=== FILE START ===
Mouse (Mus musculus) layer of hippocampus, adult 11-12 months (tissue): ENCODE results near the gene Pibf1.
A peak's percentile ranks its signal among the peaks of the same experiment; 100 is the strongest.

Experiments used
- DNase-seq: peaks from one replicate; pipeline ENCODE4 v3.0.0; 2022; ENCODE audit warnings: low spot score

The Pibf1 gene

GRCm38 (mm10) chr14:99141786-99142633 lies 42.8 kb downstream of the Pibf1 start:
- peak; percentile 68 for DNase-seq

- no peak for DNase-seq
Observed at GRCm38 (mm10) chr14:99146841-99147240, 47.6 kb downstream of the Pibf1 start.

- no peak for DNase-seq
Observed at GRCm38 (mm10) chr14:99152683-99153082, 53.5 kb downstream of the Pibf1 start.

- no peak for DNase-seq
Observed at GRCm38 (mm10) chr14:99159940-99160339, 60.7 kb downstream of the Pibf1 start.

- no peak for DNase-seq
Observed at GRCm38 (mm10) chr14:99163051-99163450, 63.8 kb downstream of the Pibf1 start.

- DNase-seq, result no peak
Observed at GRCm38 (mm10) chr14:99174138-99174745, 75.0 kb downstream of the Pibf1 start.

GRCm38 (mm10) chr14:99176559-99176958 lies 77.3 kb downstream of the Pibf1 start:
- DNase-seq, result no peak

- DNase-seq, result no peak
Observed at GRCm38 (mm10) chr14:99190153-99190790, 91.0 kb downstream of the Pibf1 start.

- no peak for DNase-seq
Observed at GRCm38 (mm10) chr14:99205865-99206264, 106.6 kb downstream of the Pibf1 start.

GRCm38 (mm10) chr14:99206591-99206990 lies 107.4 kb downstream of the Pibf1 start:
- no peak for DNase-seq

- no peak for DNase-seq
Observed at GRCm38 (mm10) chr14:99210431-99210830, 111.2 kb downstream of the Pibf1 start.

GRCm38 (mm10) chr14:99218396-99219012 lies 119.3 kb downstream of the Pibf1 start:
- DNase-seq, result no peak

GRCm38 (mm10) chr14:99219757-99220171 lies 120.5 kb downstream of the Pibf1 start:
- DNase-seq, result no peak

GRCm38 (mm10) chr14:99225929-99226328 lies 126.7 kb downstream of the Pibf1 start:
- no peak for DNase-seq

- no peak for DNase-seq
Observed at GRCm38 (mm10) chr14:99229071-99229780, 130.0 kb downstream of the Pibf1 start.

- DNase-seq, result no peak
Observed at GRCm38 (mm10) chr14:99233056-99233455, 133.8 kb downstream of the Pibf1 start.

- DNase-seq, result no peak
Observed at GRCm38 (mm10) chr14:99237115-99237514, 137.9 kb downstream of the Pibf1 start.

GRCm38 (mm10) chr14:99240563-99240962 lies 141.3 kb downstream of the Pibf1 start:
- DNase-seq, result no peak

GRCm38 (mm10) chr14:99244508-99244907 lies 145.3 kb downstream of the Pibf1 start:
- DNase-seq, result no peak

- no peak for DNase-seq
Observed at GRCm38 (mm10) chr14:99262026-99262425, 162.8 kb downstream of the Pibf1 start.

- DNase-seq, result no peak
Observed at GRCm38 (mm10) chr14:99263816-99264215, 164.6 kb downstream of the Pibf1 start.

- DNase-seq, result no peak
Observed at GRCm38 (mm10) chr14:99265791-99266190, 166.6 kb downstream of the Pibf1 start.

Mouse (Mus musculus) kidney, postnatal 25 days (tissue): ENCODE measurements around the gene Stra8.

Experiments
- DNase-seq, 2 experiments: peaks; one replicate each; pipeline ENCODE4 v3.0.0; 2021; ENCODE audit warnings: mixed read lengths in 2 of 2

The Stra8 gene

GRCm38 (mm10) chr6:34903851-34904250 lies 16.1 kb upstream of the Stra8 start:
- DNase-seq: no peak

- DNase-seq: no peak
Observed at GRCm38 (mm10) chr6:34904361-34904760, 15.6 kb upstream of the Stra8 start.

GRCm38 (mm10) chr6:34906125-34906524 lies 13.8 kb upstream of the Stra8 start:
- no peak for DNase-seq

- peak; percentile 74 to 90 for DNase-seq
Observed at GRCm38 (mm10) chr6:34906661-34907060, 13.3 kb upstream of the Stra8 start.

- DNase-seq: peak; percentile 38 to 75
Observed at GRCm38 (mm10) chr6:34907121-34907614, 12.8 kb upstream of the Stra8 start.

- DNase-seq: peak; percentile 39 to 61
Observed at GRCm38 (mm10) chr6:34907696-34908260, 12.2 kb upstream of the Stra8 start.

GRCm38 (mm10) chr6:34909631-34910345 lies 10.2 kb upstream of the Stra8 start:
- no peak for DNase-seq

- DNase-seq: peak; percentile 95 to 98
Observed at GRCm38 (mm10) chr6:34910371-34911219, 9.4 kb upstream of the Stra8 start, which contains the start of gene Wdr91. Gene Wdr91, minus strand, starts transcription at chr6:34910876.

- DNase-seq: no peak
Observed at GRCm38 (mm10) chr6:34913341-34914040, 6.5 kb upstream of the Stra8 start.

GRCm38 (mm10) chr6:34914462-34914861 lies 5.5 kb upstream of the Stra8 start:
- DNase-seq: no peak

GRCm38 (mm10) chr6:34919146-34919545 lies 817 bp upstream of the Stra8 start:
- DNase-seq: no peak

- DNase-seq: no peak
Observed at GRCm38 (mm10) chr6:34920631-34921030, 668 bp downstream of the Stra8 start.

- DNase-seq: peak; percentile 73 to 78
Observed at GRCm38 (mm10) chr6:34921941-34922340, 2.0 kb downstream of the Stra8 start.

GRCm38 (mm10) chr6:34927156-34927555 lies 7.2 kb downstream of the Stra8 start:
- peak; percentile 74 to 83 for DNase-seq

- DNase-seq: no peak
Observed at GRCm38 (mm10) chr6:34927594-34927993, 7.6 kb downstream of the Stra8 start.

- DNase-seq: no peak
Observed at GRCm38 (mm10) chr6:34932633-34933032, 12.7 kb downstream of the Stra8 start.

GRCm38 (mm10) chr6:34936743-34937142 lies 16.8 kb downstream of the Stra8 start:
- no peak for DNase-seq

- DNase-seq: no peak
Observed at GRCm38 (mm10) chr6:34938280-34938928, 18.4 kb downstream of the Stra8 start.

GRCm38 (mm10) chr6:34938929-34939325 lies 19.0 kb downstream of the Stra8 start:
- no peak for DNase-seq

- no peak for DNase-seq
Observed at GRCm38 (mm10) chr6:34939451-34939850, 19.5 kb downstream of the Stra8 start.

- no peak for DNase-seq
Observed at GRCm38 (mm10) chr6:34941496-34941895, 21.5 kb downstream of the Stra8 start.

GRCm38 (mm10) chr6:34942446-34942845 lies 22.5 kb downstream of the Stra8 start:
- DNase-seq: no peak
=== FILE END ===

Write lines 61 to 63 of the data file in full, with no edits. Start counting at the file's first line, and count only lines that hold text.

Observed at GRCm38 (mm10) chr6:34906661-34907060, 13.3 kb upstream of the Stra8 start.

- DNase-seq: peak; percentile 38 to 75
Observed at GRCm38 (mm10) chr6:34907121-34907614, 12.8 kb upstream of the Stra8 start.